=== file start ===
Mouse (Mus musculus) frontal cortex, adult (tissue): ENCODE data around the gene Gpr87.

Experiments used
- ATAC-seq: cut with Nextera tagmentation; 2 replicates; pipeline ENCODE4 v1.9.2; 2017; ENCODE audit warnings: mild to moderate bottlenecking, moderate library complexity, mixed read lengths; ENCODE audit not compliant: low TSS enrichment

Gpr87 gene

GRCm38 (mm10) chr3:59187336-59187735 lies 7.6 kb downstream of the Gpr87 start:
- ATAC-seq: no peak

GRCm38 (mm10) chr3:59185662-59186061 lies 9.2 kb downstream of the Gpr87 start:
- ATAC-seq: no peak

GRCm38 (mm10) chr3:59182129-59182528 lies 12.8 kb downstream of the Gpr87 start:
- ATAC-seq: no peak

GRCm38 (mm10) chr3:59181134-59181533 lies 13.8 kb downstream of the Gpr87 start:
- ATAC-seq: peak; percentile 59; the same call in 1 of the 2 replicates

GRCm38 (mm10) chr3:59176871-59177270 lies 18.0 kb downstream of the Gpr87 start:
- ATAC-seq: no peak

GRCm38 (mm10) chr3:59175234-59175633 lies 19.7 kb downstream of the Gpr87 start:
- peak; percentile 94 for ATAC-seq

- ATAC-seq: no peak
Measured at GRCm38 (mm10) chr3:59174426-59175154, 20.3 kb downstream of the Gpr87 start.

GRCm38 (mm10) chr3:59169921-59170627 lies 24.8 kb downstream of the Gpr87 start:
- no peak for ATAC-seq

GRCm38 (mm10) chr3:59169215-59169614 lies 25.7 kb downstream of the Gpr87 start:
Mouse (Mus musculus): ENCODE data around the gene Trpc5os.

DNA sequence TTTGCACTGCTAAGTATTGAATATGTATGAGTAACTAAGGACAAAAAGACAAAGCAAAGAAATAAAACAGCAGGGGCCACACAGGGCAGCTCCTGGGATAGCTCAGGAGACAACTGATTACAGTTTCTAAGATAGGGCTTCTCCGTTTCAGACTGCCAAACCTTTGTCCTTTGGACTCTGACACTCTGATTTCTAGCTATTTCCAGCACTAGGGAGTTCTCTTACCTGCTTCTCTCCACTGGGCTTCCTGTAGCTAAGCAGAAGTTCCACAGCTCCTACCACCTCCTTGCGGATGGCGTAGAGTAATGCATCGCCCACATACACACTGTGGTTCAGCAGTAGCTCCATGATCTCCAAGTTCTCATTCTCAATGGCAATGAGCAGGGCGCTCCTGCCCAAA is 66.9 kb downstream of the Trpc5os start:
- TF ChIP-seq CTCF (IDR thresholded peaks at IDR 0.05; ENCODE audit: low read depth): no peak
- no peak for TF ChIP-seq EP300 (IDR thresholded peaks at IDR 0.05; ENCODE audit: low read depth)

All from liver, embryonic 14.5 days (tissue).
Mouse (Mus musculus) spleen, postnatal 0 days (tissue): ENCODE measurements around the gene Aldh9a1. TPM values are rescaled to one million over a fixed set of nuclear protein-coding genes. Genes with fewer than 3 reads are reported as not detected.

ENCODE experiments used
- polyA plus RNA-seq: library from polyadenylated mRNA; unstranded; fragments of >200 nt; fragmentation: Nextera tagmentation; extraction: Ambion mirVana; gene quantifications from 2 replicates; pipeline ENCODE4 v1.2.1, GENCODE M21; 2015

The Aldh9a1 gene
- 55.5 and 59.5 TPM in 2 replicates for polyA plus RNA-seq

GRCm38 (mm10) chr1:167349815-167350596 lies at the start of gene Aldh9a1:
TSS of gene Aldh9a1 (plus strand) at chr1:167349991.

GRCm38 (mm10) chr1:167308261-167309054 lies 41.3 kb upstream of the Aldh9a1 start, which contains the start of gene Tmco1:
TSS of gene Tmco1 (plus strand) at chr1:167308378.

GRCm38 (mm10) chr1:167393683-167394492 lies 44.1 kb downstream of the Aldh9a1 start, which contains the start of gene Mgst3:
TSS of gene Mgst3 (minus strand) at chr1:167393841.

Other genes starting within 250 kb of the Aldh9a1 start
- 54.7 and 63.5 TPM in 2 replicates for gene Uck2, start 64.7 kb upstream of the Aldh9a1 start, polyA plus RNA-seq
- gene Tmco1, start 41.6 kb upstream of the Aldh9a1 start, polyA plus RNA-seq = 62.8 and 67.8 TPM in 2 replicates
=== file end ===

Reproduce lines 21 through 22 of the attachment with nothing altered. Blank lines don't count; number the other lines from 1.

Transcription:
GRCm38 (mm10) chr3:59169215-59169614 lies 25.7 kb downstream of the Gpr87 start:
Mouse (Mus musculus): ENCODE data around the gene Trpc5os.